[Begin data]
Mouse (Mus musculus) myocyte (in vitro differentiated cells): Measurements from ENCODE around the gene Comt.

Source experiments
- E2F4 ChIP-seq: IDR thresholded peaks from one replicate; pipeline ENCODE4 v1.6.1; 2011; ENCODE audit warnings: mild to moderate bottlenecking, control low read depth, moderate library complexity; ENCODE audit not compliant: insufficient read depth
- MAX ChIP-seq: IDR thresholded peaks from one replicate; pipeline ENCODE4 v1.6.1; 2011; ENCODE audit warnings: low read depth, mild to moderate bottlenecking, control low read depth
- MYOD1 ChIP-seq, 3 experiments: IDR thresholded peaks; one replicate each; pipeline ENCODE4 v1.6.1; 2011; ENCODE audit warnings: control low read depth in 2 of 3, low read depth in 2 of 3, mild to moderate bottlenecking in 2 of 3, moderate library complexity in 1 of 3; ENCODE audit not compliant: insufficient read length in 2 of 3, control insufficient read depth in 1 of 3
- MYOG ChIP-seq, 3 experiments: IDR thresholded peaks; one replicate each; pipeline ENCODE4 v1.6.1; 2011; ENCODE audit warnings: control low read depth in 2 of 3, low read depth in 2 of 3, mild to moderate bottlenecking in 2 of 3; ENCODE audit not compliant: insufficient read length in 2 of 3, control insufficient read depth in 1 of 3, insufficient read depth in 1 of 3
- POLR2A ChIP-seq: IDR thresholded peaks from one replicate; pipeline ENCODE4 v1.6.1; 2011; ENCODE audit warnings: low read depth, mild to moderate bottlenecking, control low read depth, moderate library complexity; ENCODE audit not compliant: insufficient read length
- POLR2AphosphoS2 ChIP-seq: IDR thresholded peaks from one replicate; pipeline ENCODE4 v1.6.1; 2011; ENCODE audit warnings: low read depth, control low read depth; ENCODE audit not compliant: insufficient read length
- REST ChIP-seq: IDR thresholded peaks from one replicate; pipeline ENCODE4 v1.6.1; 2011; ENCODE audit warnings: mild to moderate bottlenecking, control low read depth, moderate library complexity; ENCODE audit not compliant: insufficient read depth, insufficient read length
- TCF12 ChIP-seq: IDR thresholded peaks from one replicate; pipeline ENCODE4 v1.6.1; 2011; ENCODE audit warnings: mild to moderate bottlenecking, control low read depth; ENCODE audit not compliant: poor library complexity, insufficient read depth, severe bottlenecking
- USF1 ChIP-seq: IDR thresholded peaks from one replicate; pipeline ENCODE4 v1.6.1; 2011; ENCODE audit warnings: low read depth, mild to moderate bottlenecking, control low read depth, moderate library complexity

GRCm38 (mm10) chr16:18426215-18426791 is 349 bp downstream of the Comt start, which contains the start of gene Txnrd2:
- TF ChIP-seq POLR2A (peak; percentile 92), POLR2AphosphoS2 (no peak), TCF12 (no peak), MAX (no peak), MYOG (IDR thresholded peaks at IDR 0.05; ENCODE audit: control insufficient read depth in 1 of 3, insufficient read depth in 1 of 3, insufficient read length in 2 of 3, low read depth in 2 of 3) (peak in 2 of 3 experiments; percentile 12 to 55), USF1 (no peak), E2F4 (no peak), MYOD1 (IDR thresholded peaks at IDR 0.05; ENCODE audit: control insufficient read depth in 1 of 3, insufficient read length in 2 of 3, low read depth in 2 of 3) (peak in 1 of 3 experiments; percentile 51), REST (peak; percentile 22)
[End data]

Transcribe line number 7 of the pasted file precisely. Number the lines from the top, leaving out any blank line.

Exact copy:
- POLR2A ChIP-seq: IDR thresholded peaks from one replicate; pipeline ENCODE4 v1.6.1; 2011; ENCODE audit warnings: low read depth, mild to moderate bottlenecking, control low read depth, moderate library complexity; ENCODE audit not compliant: insufficient read length